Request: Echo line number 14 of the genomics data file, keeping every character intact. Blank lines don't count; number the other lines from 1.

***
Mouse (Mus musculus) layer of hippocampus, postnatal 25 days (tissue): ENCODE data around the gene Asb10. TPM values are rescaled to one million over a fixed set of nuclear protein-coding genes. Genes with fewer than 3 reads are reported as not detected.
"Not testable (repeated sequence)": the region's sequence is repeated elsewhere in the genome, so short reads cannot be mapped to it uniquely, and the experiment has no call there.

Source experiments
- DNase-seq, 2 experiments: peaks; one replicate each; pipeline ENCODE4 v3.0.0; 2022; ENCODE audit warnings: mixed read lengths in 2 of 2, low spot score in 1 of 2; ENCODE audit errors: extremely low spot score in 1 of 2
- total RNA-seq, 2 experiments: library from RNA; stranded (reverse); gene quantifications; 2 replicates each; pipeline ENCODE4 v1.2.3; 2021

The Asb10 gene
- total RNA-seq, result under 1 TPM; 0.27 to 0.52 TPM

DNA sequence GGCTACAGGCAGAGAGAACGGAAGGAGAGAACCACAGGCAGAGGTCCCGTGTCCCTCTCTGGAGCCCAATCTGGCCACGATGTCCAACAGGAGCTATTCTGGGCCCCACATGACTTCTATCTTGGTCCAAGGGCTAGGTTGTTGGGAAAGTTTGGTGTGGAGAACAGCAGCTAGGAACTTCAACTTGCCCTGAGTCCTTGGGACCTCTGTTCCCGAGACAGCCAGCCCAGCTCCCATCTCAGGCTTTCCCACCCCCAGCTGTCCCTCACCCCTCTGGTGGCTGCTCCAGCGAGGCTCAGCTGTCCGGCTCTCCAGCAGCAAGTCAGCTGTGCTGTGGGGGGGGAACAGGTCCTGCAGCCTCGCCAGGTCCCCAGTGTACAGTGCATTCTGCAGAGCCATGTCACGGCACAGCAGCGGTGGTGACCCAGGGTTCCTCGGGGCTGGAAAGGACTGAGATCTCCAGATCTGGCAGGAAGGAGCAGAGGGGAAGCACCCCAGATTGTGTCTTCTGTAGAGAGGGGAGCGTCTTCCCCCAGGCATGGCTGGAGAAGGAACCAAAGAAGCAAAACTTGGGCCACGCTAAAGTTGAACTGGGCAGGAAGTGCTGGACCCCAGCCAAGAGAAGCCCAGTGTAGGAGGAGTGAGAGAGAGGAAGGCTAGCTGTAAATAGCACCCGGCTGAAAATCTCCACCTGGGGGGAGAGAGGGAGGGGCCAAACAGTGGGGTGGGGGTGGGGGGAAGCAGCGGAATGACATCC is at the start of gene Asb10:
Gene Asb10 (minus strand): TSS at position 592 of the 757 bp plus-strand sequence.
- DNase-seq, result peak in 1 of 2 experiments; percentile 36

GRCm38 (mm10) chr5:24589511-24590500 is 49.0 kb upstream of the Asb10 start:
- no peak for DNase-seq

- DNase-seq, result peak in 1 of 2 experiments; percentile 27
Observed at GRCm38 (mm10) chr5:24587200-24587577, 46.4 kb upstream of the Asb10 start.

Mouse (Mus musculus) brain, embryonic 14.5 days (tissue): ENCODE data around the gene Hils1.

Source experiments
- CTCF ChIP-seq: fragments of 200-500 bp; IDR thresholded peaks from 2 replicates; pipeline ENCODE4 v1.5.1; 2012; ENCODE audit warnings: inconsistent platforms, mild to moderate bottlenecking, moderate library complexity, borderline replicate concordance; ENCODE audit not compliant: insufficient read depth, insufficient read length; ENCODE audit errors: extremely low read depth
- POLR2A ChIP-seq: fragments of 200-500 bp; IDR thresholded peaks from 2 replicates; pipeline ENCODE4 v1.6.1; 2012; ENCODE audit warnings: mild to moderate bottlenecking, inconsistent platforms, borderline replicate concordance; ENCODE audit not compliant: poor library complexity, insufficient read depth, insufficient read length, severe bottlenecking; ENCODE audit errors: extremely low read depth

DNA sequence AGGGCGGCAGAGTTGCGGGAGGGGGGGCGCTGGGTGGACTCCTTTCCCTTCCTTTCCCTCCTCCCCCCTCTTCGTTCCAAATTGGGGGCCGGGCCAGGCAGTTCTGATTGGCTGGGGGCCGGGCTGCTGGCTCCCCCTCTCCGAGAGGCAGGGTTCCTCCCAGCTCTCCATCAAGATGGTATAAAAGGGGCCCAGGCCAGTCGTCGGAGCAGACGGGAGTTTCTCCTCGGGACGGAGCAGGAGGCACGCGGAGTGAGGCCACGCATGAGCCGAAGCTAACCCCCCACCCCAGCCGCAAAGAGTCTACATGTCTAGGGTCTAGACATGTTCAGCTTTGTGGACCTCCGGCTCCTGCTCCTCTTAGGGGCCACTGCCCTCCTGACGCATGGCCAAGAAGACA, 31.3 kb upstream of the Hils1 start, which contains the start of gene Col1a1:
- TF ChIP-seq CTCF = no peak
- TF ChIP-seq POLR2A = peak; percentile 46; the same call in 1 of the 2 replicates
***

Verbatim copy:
Observed at GRCm38 (mm10) chr5:24587200-24587577, 46.4 kb upstream of the Asb10 start.